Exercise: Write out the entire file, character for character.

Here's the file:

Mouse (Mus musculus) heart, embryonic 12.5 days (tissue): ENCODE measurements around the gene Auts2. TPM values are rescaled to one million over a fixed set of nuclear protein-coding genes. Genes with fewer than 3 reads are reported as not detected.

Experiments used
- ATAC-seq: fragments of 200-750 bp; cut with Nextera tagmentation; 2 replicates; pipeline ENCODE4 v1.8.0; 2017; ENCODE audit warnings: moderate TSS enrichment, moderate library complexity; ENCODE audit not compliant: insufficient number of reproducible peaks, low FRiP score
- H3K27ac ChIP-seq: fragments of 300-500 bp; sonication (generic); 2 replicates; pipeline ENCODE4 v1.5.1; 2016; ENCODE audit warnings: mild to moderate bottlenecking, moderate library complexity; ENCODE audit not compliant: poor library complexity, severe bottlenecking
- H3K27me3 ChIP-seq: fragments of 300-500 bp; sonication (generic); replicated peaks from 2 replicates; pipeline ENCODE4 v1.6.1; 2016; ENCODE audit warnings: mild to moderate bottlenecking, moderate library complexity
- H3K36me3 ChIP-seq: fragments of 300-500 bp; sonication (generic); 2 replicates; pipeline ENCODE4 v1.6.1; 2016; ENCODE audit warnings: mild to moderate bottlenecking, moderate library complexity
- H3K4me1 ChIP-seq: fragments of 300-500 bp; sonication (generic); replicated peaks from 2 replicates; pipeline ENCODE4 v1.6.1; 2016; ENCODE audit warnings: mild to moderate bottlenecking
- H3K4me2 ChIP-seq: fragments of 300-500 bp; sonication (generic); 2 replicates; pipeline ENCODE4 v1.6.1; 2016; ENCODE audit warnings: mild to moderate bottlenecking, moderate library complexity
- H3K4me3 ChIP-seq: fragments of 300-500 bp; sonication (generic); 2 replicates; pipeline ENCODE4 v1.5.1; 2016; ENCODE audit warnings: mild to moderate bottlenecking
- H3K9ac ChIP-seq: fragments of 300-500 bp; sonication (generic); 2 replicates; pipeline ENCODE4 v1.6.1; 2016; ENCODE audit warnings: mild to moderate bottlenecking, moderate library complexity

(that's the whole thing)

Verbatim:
Mouse (Mus musculus) heart, embryonic 12.5 days (tissue): ENCODE measurements around the gene Auts2. TPM values are rescaled to one million over a fixed set of nuclear protein-coding genes. Genes with fewer than 3 reads are reported as not detected.

Experiments used
- ATAC-seq: fragments of 200-750 bp; cut with Nextera tagmentation; 2 replicates; pipeline ENCODE4 v1.8.0; 2017; ENCODE audit warnings: moderate TSS enrichment, moderate library complexity; ENCODE audit not compliant: insufficient number of reproducible peaks, low FRiP score
- H3K27ac ChIP-seq: fragments of 300-500 bp; sonication (generic); 2 replicates; pipeline ENCODE4 v1.5.1; 2016; ENCODE audit warnings: mild to moderate bottlenecking, moderate library complexity; ENCODE audit not compliant: poor library complexity, severe bottlenecking
- H3K27me3 ChIP-seq: fragments of 300-500 bp; sonication (generic); replicated peaks from 2 replicates; pipeline ENCODE4 v1.6.1; 2016; ENCODE audit warnings: mild to moderate bottlenecking, moderate library complexity
- H3K36me3 ChIP-seq: fragments of 300-500 bp; sonication (generic); 2 replicates; pipeline ENCODE4 v1.6.1; 2016; ENCODE audit warnings: mild to moderate bottlenecking, moderate library complexity
- H3K4me1 ChIP-seq: fragments of 300-500 bp; sonication (generic); replicated peaks from 2 replicates; pipeline ENCODE4 v1.6.1; 2016; ENCODE audit warnings: mild to moderate bottlenecking
- H3K4me2 ChIP-seq: fragments of 300-500 bp; sonication (generic); 2 replicates; pipeline ENCODE4 v1.6.1; 2016; ENCODE audit warnings: mild to moderate bottlenecking, moderate library complexity
- H3K4me3 ChIP-seq: fragments of 300-500 bp; sonication (generic); 2 replicates; pipeline ENCODE4 v1.5.1; 2016; ENCODE audit warnings: mild to moderate bottlenecking
- H3K9ac ChIP-seq: fragments of 300-500 bp; sonication (generic); 2 replicates; pipeline ENCODE4 v1.6.1; 2016; ENCODE audit warnings: mild to moderate bottlenecking, moderate library complexity